The movie follows Mason (Ellar Coltrane) as he watches anime, attends the book release of “Harry Potter and the Half-Blood Prince,” rides a bicycle with a friend on a RipStik and spends class time traveling the Oregon Trail on a PC. As audience members watch the kids get braces, play the new Game Boy Advance and eventually grow facial hair, they are immersed in the movie’s realistic quality. Shooting in short bursts from 2002 to 2013, the filmmakers didn’t need to set the scene or buy the right items from eBay to fit the time. The costume directors didn’t have to go to Goodwill to buy clothes from 2003.

“Boyhood” not only enthralls viewers with a convincing story, but also makes them remember their childhoods, the time their parents fought, the time they had to go to a new school. Linklater shows all of these common experiences without making the film too self-aware of the feat it is accomplishing.

In the early years, Mason is a quiet, shy boy who is overshadowed by his loud, attention-seeking sister, Samantha (Lorelei Linklater). Living with their mother, the children are overjoyed when their somewhat irresponsible and immature father (Ethan Hawke) comes back from Alaska in his black, 1968 Pontiac GTO with a pile of presents inside.

The audience really gets to know Mason a few years later when he and his father go camping. Mason starts to develop into a more independent and unique character. As the story progresses, he deals with multiple moves within Texas, alcoholic stepfathers, girl problems, bullies and deciding what to do after high school. His dad changes, his mom changes, his sister changes, he changes and we watch it all on the screen.

Linklater is known for his attention to detail, and this talent is ever-present in “Boyhood.” He is one of those directors who you swear must keep a running list of ordinary things people say so he can include them in every movie. But rather than the usual philosophical and theoretical banter in his “Before” films or “Slacker,” Linklater’s dialogue is centered on everyday life and follows the actual experiences of growing up.

The sentimental soundtrack fits the scenes of the movie nicely, with songs playing during the years they were actually released: “Yellow” starts the movie off and goodies like “Crank That (Soulja Boy)” and “Somebody That I Used to Know” are sprinkled in. Those details remind viewers that they are watching a movie that spanned years of filming.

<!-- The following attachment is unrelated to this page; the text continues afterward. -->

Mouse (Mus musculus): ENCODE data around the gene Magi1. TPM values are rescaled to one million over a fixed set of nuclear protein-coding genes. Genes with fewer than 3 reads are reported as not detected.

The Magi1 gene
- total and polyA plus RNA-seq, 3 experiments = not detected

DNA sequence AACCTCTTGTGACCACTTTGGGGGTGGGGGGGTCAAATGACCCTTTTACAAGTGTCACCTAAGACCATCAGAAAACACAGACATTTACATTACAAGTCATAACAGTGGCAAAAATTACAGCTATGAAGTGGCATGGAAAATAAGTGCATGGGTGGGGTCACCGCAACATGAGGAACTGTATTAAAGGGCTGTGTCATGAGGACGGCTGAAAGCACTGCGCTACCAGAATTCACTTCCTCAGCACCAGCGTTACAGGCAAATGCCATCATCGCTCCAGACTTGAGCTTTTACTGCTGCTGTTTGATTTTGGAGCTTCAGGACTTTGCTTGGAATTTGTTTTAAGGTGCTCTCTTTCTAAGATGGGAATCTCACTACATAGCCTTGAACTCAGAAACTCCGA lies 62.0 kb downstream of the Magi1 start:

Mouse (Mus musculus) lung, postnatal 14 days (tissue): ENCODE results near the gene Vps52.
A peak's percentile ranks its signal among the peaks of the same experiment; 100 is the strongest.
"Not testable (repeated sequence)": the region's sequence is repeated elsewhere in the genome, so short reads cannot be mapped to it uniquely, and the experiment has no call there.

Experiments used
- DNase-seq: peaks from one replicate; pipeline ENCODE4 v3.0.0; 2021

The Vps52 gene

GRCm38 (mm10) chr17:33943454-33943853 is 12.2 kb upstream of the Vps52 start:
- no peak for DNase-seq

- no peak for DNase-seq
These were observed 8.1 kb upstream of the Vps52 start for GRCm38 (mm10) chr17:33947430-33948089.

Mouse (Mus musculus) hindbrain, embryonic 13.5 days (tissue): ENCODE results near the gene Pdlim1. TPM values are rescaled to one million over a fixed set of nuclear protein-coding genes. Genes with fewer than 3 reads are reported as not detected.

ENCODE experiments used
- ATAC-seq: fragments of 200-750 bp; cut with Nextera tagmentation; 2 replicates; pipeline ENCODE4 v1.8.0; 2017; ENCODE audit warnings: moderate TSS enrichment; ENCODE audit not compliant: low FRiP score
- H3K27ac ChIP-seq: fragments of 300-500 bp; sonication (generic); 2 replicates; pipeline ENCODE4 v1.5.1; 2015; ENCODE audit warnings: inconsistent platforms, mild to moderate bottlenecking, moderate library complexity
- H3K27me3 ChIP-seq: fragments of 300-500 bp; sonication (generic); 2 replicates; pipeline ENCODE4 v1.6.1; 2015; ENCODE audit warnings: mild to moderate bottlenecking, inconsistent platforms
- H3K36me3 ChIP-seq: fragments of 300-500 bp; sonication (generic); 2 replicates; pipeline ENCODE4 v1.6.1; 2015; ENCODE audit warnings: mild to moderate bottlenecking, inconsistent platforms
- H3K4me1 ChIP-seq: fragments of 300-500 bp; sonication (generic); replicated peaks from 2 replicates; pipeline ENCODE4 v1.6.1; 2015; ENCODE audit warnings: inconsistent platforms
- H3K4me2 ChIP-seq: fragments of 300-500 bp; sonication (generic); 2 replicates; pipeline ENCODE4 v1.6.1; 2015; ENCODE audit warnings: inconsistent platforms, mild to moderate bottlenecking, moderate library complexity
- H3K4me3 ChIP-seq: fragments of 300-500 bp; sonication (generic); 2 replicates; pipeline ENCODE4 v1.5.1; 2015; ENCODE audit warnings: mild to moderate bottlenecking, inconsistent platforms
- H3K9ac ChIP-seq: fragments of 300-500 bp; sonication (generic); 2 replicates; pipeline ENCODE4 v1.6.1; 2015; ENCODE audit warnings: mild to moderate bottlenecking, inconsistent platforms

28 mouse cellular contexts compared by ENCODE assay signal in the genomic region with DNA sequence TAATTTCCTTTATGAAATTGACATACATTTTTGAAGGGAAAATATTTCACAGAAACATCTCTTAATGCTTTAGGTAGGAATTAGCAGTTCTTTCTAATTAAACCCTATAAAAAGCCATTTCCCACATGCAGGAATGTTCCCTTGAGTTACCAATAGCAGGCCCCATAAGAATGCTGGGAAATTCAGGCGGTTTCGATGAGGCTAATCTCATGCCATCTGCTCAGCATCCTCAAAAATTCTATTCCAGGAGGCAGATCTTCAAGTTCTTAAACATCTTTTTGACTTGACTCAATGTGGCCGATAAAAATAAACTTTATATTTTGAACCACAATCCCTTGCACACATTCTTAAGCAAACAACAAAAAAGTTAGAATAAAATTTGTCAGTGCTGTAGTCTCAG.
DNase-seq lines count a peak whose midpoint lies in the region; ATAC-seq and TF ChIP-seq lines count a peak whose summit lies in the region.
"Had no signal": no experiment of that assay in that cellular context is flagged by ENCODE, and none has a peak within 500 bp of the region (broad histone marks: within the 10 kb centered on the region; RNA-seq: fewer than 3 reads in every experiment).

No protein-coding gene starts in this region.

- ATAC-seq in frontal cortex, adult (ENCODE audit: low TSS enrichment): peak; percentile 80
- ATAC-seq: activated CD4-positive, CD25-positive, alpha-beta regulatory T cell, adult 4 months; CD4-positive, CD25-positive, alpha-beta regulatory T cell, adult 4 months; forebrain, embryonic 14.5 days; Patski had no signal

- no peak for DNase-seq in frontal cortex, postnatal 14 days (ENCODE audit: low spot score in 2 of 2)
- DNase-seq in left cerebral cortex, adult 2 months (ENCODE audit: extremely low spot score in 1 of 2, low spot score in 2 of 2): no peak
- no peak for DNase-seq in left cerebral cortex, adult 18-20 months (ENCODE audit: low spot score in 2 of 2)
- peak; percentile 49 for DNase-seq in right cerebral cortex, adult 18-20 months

A lot happens in the almost three-hour movie, but “Boyhood” never feels overwhelming. Transitions move the audience seamlessly from one glimpse of each year in Mason’s life to the next. His boyhood ends in the final scene: a hike with new friends. It’s a start to another chapter beyond the camera lens.

Released: July 18
Director: Richard Linklater (“Dazed and Confused” and “Before Midnight”)
Genre: Coming of Age/Drama
Cast: Ellar Coltrane, Lorelei Linklater, Patricia Arquette (“Medium”), Ethan Hawke (“Reality Bites” and “The Purge”)

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Saturday, March 8, 2014 7:06 p.m.

What We’re Watching: “The Wind Rises”

Hatchet reporter Tim Palmieri shares his latest movie experience.

The Wind Rises


the wind risesFamed director Hayao Miyazaki’s swan song, “The Wind Rises” is a gorgeous, emotional and unique animated adventure representing youthful ambition and the horror of war.

Loosely based on real events, a young boy living in pre-World War II Japan named Jiro Horikoshi (Joseph Gordon-Levitt) dreams of being a pilot. Over time, Jiro grows to love building airplanes for their elegance, but realizes they are ultimately instruments of destruction. As ethics are questioned and Japan struggles through the film, Jiro must have faith in himself in order to create a masterpiece for the fulfillment of his life and his country.

The complexity of “The Wind Rises” makes it rich with symbolism, controversy and inspiration from the inventive sequences to the historical depictions of Japan.

Anri Yasuda, assistant professor of Japanese at GW, remembers watching Miyazaki’s films growing up and has always admired his ability to encapsulate realistic humanity in animation, something that “The Wind Rises” highlights in every scene.